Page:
News Headlines Article

Why more civilians are now learning military-grade techniques for saving lives
Washington Post

 Laura Auel winced as Clif Castleman tightened a bright orange training tourniquet around her upper arm. “There we go,” Castleman said as he constricted the veins and arteries in the 21-year-old college student’s right arm.

“In some cases, and in some I’ve done in real life, people have said the tourniquet hurts more than the wound itself,” Castleman explained to nearly 50 residents of Poolsville, Md., gathered in an elementary school cafeteria.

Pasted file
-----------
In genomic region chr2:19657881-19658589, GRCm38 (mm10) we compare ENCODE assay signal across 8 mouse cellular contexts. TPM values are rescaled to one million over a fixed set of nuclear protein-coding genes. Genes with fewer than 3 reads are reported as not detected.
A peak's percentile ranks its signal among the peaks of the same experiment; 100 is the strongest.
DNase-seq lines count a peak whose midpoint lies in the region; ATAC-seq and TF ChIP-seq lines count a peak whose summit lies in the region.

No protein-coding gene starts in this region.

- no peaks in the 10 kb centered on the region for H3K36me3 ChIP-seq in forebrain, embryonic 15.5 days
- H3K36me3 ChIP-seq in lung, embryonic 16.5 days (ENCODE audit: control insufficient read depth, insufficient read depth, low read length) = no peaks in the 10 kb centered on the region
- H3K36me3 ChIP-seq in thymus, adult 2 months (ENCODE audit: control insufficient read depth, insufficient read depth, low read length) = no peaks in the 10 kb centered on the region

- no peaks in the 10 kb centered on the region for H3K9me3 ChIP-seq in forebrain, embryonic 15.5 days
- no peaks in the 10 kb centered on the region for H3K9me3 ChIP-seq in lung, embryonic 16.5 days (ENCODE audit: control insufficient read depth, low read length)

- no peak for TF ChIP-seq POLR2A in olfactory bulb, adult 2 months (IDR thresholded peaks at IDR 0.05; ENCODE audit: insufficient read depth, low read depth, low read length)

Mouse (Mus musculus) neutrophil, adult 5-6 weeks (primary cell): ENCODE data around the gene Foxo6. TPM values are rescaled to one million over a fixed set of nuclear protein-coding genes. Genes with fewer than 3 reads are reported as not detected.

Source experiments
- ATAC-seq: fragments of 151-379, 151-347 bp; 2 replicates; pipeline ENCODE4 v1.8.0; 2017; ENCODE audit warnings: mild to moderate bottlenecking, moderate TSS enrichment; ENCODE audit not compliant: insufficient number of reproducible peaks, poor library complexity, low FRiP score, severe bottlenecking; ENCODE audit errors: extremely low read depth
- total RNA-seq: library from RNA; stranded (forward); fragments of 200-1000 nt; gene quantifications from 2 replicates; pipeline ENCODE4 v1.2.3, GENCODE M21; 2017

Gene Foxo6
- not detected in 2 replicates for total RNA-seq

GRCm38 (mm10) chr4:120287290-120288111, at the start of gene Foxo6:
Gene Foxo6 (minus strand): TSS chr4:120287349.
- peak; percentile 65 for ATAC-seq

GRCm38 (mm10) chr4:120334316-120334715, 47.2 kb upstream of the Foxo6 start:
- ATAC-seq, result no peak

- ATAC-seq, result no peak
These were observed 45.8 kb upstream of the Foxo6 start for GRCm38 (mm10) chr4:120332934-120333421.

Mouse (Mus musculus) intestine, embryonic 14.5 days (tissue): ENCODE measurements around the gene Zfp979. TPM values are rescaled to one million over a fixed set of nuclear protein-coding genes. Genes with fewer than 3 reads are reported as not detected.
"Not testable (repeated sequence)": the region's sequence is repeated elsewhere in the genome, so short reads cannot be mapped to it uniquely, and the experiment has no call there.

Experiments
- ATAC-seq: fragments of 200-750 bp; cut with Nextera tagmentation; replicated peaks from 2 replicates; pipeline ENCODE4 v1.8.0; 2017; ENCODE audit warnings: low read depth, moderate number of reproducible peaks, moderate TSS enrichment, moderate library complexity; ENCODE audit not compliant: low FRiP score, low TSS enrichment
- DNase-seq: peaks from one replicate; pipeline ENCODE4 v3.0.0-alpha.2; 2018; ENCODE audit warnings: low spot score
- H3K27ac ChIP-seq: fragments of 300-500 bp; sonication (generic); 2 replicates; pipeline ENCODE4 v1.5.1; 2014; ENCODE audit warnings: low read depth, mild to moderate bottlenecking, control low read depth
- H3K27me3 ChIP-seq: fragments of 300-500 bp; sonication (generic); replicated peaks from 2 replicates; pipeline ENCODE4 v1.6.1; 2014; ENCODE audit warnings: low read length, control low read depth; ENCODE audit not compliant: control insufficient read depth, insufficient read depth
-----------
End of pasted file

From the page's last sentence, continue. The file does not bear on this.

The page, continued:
“It definitely did hurt, my hand started to go a little numb,” said Auel, who attended the course in December with her mother. “I think in light of recent events in the news, we all felt strongly about being prepared.”

 Once reserved for the battlefield, military medical techniques such as tourniquet application are becoming more widely taught to civilians. Castleman is a volunteer instructor for the Stop the Bleed campaign, which trains the public in simple hemorrhage-control techniques that could save lives in an accident, mass shooting or terrorist attack.